The superintendent of Pawhuska Public Schools anticipates the Board of Education will have the opportunity at its Feb. 11 meeting to review information regarding potential bond-issue options.
Superintendent David Cash said Monday he had met already with representatives of two bond advising firms and anticipated meeting with representatives of a third firm Tuesday. The purpose of the meetings has been to examine the school district’s financial situation and receive expert advice about what the district’s best bond-issue options might be.
Cash emphasized that the question he’s trying to help the board address is what sort of capital improvements would be wisest, given the Pawhuska district’s needs and prevailing financial realities.
“I’m very aware of what the economy is, and I don’t want people being put in a bind,” Cash said. “But we do have some glaring needs.”
Pawhuska Public Schools recently conducted a brief public survey regarding potential bond projects. Potential improvement projects that appeared to receive strong positive responses from the public included: renovation of existing buildings (HVAC, bathrooms and roofs); a new gym/community storm shelter/auditorium; and new security cameras/safety equipment.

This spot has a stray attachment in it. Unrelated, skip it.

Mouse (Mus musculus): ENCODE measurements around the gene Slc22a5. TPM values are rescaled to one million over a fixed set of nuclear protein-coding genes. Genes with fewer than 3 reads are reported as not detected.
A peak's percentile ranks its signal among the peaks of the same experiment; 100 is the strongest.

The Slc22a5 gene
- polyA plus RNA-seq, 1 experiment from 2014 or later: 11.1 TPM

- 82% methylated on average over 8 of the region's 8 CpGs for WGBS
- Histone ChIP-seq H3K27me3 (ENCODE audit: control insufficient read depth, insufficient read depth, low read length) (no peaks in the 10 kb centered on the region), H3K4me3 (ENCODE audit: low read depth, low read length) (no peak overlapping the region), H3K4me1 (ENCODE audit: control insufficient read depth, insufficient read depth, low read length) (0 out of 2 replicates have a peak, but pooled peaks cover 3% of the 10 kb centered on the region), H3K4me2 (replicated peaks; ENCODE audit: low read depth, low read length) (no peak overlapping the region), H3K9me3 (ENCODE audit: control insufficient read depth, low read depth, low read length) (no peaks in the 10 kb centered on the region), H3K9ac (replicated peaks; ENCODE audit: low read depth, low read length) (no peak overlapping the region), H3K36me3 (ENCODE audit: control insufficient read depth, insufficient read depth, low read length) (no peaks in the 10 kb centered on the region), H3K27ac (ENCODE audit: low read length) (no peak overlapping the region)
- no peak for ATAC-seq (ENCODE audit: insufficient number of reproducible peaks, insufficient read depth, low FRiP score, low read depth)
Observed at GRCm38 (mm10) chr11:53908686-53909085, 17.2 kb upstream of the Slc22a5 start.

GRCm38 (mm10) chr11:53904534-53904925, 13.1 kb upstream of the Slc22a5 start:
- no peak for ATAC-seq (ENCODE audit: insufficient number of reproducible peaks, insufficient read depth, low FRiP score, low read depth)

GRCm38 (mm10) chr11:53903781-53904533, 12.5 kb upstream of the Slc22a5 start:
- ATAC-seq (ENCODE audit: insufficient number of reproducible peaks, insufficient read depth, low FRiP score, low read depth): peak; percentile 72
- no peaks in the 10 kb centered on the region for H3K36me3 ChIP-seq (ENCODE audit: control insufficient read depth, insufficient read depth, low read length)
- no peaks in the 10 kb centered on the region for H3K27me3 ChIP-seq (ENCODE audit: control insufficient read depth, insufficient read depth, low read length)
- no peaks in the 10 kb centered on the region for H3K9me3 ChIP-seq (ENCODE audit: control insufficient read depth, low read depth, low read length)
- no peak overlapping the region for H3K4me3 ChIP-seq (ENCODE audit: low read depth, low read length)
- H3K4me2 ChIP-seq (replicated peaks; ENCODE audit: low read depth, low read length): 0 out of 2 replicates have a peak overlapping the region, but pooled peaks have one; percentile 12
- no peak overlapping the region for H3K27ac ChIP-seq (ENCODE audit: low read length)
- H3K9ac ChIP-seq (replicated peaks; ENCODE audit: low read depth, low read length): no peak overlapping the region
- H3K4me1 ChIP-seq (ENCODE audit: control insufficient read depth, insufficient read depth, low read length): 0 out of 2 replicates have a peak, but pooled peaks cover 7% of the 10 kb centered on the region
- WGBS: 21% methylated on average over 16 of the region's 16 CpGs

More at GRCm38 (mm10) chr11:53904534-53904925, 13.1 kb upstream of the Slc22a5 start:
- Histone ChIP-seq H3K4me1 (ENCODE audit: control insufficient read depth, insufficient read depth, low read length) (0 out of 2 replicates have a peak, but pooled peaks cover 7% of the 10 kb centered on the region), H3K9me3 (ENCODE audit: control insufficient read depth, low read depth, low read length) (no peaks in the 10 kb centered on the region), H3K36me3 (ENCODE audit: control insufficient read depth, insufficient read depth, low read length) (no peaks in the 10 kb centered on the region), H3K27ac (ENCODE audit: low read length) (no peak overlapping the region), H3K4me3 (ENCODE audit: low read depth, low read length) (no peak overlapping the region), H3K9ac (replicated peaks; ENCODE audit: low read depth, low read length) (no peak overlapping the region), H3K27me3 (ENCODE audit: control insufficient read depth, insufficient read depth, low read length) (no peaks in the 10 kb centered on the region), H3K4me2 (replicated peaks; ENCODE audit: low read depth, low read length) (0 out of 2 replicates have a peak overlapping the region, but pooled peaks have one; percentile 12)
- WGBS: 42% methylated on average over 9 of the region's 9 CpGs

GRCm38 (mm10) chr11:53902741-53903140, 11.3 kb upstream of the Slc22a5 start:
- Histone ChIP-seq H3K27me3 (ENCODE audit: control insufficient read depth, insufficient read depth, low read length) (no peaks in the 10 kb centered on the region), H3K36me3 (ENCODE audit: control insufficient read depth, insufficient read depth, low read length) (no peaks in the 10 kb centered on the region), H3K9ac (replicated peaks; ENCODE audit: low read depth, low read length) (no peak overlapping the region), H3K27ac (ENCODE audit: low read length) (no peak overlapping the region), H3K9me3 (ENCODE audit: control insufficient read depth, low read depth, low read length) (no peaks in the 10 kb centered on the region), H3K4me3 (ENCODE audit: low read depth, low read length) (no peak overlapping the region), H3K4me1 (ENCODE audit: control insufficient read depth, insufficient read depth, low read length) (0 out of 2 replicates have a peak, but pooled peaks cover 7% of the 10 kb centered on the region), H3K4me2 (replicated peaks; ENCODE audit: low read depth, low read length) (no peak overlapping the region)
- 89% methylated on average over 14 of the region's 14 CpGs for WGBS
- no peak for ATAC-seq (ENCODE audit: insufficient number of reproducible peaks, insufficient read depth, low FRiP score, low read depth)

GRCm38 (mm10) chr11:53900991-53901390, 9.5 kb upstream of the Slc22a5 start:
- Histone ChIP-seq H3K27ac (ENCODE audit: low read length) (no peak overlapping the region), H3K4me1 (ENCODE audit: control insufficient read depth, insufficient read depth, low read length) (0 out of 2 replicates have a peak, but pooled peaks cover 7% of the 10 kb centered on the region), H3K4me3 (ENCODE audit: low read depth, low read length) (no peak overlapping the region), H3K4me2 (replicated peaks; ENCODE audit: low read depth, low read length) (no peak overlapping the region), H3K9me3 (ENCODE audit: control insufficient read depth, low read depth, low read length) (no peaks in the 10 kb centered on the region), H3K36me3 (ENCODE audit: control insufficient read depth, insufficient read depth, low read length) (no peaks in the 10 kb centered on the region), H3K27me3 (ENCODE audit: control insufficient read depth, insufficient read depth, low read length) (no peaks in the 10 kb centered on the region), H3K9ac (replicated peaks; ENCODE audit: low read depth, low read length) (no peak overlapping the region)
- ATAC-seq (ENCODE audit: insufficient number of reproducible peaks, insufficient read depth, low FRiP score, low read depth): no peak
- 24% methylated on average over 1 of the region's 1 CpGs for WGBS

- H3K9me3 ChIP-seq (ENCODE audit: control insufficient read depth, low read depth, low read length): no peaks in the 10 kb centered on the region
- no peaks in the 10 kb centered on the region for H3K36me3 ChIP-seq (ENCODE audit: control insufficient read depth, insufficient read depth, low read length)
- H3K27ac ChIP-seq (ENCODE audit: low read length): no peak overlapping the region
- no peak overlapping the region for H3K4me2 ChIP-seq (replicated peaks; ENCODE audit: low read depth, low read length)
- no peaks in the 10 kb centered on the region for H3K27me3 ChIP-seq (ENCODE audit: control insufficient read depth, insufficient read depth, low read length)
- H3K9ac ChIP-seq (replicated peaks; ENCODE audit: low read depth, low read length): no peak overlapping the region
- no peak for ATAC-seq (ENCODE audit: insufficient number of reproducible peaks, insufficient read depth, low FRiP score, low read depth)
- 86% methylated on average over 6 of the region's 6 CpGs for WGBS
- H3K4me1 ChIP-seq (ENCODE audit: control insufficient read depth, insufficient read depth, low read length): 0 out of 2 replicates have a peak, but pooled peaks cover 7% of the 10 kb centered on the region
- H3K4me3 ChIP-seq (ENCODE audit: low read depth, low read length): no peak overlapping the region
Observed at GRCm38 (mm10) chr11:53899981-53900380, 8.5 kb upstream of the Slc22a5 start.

Among 118 people responding to the item, renovation of existing buildings received 81 responses of either “4” or “5” on a scale of 1-5, with “5” being the strongest positive response. A new gym/community storm shelter/auditorium received 76 responses of either “4” or “5,” and new security cameras/safety equipment received 81 responses of either “4” or “5.”
New buses received 44 responses of either “4” or “5.”
The highest number of responses to any survey item was 118. The number of responses to some items was slightly lower — for instance, 113 or 116. The survey, which was carried out electronically, was emailed to some people and others may have gained access to it on social-media pages. For instance, a link to the survey was posted Dec. 12 on the school district’s Facebook page.
Another aspect of public opinion measured by the survey was how likely local residents are to support a bond-issue proposal that may raise their property taxes by $35-50. Among those responding, 59.8 percent said they would support such a proposal.
When the survey asked how likely residents would be to vote for a bond issue that did not increase their property tax bills, the level of likely support increased to 87.1 percent.
The Pawhuska Board of Education reviewed the survey numbers at its January meeting, and Cash told board members he thinks a need for new school buses may be the school district’s greatest immediate need. He also described the need for school building renovation as a “big deal.”
In an interview Monday with the Journal-Capital, Cash reiterated the importance of being able to acquire new buses.
“Transportation is probably our greatest need, if I had to pinpoint one area,” he said. He emphasized, however, that the school district is just exploring options right now. No decisions have been made, as yet.
Anyone wishing to express a view on the subject can contact members of the Board of Education, or contact district administrators, or attend the Feb. 11 meeting of the Board of Education and voice an opinion.